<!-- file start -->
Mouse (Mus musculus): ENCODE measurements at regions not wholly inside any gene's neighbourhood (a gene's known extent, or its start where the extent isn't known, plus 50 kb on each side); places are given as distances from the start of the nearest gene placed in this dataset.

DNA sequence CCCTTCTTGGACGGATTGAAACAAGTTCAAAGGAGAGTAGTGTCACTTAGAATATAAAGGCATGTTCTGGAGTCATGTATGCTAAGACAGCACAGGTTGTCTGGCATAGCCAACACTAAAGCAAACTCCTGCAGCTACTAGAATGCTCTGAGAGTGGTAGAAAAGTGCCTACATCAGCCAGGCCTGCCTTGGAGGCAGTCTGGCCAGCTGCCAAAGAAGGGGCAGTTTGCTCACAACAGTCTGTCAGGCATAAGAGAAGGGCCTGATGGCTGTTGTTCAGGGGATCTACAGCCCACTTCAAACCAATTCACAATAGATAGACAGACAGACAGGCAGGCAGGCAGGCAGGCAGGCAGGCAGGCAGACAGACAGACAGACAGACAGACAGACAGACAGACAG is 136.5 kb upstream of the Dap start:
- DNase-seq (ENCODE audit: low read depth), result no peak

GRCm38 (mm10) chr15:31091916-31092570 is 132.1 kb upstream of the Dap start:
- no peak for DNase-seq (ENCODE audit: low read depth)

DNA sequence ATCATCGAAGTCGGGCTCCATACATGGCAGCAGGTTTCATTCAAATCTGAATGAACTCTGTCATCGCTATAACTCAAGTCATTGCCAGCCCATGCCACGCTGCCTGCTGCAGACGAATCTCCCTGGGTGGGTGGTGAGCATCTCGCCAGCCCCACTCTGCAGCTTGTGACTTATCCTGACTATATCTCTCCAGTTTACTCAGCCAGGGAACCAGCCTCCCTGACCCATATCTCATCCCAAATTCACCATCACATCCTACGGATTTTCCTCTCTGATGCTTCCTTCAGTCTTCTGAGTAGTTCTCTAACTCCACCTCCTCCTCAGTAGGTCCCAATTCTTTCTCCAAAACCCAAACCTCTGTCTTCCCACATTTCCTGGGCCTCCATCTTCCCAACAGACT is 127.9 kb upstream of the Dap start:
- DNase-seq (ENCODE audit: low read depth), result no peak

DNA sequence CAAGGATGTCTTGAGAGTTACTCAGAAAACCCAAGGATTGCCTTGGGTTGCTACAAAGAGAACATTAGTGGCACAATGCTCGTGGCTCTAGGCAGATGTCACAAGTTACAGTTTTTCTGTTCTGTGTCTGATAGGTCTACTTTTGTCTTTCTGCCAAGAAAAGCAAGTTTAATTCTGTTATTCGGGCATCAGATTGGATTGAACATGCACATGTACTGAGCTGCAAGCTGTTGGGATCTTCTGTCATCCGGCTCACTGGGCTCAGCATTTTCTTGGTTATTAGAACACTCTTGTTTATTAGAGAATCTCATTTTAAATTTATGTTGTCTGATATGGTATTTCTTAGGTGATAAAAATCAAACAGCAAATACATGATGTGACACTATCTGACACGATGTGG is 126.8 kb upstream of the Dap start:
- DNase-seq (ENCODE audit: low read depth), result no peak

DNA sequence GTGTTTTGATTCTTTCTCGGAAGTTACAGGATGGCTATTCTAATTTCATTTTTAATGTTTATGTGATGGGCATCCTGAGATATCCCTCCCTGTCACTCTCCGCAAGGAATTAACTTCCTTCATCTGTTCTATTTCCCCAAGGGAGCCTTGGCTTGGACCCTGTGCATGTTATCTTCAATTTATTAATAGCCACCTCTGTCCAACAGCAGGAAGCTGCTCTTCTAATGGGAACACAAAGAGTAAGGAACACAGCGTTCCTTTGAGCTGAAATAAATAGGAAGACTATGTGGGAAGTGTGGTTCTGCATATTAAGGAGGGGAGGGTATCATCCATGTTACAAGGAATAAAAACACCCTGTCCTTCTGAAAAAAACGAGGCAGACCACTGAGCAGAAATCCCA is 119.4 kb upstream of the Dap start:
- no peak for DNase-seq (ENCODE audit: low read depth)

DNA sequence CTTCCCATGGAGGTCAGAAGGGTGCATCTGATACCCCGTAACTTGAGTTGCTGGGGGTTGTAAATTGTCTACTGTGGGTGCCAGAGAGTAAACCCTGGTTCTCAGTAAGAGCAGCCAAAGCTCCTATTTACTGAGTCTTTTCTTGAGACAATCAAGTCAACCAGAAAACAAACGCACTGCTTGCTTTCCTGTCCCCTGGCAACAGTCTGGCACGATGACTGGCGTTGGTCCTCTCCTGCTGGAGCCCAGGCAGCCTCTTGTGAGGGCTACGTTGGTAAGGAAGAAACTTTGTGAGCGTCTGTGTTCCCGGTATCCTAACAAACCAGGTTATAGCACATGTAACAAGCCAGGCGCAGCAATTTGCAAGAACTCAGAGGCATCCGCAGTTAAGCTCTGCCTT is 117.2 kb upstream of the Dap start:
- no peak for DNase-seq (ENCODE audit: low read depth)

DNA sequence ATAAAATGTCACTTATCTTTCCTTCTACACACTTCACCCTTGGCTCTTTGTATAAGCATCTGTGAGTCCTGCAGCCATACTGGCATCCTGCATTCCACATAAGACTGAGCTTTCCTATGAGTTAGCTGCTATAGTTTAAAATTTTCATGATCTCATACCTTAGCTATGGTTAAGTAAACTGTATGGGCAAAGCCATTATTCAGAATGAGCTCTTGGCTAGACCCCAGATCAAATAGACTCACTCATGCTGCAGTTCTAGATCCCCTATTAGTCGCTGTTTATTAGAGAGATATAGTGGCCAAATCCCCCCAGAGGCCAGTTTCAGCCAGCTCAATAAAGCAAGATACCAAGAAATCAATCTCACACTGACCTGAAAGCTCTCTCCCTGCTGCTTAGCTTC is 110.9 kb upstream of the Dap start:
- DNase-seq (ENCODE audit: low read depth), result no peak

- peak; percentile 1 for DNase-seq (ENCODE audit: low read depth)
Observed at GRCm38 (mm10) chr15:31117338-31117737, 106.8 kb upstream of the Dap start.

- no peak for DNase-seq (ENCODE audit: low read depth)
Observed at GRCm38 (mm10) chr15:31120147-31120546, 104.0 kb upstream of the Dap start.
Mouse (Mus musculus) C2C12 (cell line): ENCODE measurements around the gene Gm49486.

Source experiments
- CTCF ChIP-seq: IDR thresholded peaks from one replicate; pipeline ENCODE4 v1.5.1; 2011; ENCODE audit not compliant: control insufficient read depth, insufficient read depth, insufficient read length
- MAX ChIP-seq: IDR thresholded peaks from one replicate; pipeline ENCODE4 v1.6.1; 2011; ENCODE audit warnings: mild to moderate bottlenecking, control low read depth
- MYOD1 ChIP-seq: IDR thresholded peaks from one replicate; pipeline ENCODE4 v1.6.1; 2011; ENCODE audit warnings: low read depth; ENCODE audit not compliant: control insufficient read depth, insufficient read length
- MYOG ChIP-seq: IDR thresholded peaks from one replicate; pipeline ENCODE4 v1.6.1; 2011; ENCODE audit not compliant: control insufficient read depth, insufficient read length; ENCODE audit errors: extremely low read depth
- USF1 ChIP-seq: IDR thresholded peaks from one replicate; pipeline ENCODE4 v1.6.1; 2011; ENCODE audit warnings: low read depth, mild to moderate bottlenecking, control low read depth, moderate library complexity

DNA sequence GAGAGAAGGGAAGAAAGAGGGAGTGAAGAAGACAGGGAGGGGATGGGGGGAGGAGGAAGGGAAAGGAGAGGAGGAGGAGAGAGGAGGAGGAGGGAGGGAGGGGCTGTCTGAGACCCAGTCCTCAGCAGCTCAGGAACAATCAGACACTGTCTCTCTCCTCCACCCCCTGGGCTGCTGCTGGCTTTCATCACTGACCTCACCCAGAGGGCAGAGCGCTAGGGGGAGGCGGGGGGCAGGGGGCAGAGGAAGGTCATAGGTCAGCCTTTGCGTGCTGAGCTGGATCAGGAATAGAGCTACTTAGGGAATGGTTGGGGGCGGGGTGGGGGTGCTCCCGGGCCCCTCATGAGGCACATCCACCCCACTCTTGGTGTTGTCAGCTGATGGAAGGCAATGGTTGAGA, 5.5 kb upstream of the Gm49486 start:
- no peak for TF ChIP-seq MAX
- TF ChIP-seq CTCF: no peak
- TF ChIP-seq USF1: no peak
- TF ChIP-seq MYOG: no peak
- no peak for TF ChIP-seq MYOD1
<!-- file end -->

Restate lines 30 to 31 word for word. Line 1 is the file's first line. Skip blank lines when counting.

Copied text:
- TF ChIP-seq USF1: no peak
- TF ChIP-seq MYOG: no peak